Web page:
When you win a new client, or as you try to do so, do not trash the work of the consultant who came before you. Or that of the other consultants with whom the client currently works.
Just as you definitely wouldn’t trash your client’s own work (and that of their employees)… riiight?
This essay is directed at consultants but having sold both complex software and consulting, I think the same applies for products. Look for ways to take the high road rather than trash the product that came before you.
I know it’s tempting. You’re certain, for example, that Drupal is better than Sitecore. You’re certain your Drupal consultancy is more subtle, clever, and strategy-focused than the other one.
Why do we tell ourselves stories like this – and shoehorn them into conversations with our clients?
First of all, Illusory Superiority afflicts us.
- In a 1977 study, 94% of university professors thought they were better than their peers
- In a 1981 study, both US (88%) and Swedish (77%) students thought they were safer drivers than most
- In a 2003 study, 91% of surgeons believed they were more competent than their peers
And so on. Yet we think ourselves unbiased.
We consultants denigrate the work of those who precede us not out of malice (this happens so rarely I won’t address it), but out of ignorance. Mostly.
Anyway, let’s say you really are better than 94% of your peers. Let’s say Drupal is “better” than Sitecore, whatever that means in the context of solving expensive problems. So what?
Even if that’s so, you can still find value added by your predecessors – especially if they have earnestly done their best work. Listen to them by observing their work carefully. Then build on the things they created, rather than throwing it all out.
If you’ve ever worked in tech, you know how it usually plays out. When old code is confronted the new consultant mildly WTFs it, at best. At worst, they trash everything and “start from scratch” – stabbing the DRY principle in the heart and build a whole “new framework”.
But the dirty-slate aversion of tech is not so different from other areas of consulting.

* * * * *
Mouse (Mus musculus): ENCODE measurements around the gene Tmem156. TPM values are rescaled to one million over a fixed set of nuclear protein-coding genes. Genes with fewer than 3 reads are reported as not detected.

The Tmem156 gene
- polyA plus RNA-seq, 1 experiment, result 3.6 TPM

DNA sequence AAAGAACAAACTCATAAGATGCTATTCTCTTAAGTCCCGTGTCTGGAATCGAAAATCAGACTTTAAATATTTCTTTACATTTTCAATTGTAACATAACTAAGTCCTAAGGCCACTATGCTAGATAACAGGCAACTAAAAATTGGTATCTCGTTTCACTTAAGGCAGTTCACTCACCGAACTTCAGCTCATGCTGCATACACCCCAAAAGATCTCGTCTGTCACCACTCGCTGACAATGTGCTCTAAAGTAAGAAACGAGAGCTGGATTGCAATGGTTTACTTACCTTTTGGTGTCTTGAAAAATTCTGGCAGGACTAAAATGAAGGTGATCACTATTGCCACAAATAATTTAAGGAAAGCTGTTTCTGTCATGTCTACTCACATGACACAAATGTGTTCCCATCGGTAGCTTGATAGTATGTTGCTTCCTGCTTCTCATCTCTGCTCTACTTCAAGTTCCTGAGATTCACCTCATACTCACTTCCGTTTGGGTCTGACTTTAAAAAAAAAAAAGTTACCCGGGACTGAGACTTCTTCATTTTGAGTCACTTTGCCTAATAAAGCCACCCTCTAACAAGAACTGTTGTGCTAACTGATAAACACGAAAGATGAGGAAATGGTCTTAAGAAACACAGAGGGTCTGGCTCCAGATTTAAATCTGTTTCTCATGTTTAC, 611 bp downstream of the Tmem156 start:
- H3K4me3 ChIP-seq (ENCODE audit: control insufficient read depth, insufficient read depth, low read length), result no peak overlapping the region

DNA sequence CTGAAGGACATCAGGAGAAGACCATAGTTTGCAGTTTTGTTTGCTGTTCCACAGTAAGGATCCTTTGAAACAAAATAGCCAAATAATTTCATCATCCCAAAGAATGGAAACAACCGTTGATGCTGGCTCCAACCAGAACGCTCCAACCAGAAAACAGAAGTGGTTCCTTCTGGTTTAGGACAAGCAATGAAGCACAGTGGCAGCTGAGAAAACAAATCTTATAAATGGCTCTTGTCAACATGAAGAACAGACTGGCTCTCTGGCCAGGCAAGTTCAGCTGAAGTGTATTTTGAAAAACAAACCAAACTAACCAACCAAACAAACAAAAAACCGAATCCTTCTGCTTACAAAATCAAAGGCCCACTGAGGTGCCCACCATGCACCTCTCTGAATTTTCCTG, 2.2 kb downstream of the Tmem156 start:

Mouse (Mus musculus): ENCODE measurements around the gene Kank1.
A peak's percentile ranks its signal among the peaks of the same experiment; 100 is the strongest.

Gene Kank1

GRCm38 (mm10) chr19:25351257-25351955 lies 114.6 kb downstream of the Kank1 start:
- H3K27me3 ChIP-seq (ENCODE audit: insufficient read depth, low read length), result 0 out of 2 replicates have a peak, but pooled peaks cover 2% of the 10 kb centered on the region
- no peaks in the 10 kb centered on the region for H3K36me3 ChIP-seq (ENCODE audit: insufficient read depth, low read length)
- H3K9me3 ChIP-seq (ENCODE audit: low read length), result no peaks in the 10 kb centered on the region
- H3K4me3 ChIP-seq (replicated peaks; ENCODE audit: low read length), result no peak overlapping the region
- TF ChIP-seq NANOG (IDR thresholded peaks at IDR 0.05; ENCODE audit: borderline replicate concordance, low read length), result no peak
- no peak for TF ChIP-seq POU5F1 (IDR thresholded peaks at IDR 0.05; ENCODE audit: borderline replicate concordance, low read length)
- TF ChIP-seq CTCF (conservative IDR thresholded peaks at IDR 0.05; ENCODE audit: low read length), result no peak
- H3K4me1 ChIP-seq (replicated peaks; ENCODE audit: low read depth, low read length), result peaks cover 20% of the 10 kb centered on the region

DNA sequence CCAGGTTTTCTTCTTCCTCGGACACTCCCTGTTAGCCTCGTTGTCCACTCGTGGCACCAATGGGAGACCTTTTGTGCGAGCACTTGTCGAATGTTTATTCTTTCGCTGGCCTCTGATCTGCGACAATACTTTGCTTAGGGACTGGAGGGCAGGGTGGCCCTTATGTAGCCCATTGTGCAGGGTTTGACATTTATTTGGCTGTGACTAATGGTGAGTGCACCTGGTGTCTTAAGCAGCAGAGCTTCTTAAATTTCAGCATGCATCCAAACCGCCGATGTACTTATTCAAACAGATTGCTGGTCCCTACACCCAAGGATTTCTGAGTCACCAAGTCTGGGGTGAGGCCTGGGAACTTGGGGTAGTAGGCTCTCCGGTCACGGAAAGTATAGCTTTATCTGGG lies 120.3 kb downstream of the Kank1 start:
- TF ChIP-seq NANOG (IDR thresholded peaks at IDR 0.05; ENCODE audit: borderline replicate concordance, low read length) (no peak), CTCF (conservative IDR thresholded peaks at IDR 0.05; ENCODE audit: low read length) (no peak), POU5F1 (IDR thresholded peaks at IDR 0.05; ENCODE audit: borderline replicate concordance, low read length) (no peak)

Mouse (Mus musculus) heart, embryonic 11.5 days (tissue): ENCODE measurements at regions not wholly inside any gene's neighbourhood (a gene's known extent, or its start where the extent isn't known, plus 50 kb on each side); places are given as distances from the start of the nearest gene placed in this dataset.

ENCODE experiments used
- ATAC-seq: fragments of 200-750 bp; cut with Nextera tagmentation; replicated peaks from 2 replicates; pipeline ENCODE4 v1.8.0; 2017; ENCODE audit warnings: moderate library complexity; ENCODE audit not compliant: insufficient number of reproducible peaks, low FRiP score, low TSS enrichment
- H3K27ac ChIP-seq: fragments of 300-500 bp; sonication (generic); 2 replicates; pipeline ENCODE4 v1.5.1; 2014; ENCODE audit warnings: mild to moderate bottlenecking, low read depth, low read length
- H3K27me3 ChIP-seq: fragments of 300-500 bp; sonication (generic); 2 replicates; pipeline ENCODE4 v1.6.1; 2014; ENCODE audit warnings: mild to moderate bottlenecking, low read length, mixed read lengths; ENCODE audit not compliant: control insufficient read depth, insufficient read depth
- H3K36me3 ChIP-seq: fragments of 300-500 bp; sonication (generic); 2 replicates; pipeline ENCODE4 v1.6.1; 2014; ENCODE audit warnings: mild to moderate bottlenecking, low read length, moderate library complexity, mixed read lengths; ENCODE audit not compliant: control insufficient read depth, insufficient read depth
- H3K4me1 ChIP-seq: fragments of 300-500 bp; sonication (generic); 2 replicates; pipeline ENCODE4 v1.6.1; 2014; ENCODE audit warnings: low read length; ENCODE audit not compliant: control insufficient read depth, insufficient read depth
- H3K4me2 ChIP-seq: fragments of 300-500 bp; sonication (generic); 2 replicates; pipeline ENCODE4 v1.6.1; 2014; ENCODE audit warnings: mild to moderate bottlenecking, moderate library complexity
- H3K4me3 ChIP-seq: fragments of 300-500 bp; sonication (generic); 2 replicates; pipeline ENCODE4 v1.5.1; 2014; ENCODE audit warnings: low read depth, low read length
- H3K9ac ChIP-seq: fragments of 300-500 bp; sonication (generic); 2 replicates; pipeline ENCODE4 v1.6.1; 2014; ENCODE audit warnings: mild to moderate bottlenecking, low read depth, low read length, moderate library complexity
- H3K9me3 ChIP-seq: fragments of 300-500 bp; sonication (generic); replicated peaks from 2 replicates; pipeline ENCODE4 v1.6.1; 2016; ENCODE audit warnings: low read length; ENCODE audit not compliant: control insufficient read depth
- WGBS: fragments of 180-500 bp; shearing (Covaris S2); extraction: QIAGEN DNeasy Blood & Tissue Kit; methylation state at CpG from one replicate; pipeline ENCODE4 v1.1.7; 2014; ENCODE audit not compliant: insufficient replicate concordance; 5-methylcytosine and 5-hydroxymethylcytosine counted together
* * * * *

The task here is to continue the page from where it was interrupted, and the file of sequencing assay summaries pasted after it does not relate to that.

Here’s the thing though: business is not made of blank slates. There’s always something there to contend with, starting with the founder’s personality, her understanding of the problem she started her business to solve, and how she thinks about solving it.
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Then there’s trash talking’s more sinister allure – money and/or winning.
Fact: critiquing the work of others may help you get work.
So what starts as an innately innocent dislike of the way other people solve complex problems, which some of you term a “shitshow”, ends up as a sales technique. That strong negative reaction – in which you barely contain your disdain, suggest alternatives, and offer wise maxims – bespeaks confidence. And confidence sells.
And yes, sometimes, the works of others needs to be critiqued or just confronted. Sometimes it’s flawed.
But by the way, it’s never awful. Do you know why?
Because if it’s awful, then you shouldn’t be engaging with it as a consultant. Step away.
Sorry clients, but this is the law of the jungle. If your business asset (personnel/software-product/website/packaging/SEO) is really godawful to a given consultant specializing in that thing, then that’s the wrong consultant to fix it. You need a lower-level consultant to level up your asset first. You will probably need to be hands-on in this process. Then you can present the asset to a more talented, experienced consultant who can polish it.
So for you the consultant, the thing you are working on cannot be multiple-WTF awful.
What if does have problems, though?
I know, the thing you inherit can be problematic. Flawed. Outdated.
Here you have a responsibility to explain why that’s the case. Why it didn’t work. Why it became obsolete. Why it was perhaps the wrong solution. And if you can do so in a neutral way that also showcases your ability, experience, thinking, etc., then well done.
And if the work is actually pretty good? Then say so but also say why.
More likely, though, the work that comes before you is a mix of good and bad. That’s because the right people were engaged to do the work, and came up with the right solution, but this solution wasn’t fully implemented. Start looking for that pattern in your consulting work and it will start to show up everywhere.
I’m thinking of independent consulting as I write this, but this happens in paycheck-land consulting too. Undermining others’ work is the long-game for fattening your paycheck or job title. (In paycheck-land, though, criticism of others’ work is Tales-of-Genji-level subtle).
In fact, I can often tell how new someone is to independent consulting by how willing they are to trash others’ work on a client call. If nothing else, hold your tongue to signal experience doing what you do.
As an independent, you’re ignorant of the unknowns inside the client’s company, at least initially. There may be reasons why consultants that came before you did what they did. This is why I have always been reluctant to publish the kind of tear-downs I recently did of Nuclino – and why I caveated that. Not only that, there may be hidden-but-valid reasons why those you work with right now act as they do.
Secondly, it’s just lame all-around. The more you rely on your ability to trash others’ work, the less you cultivate your ability to speak about your own work, your own perspective, your own ideas. How can a lame horse hit its stride.
Just a thought,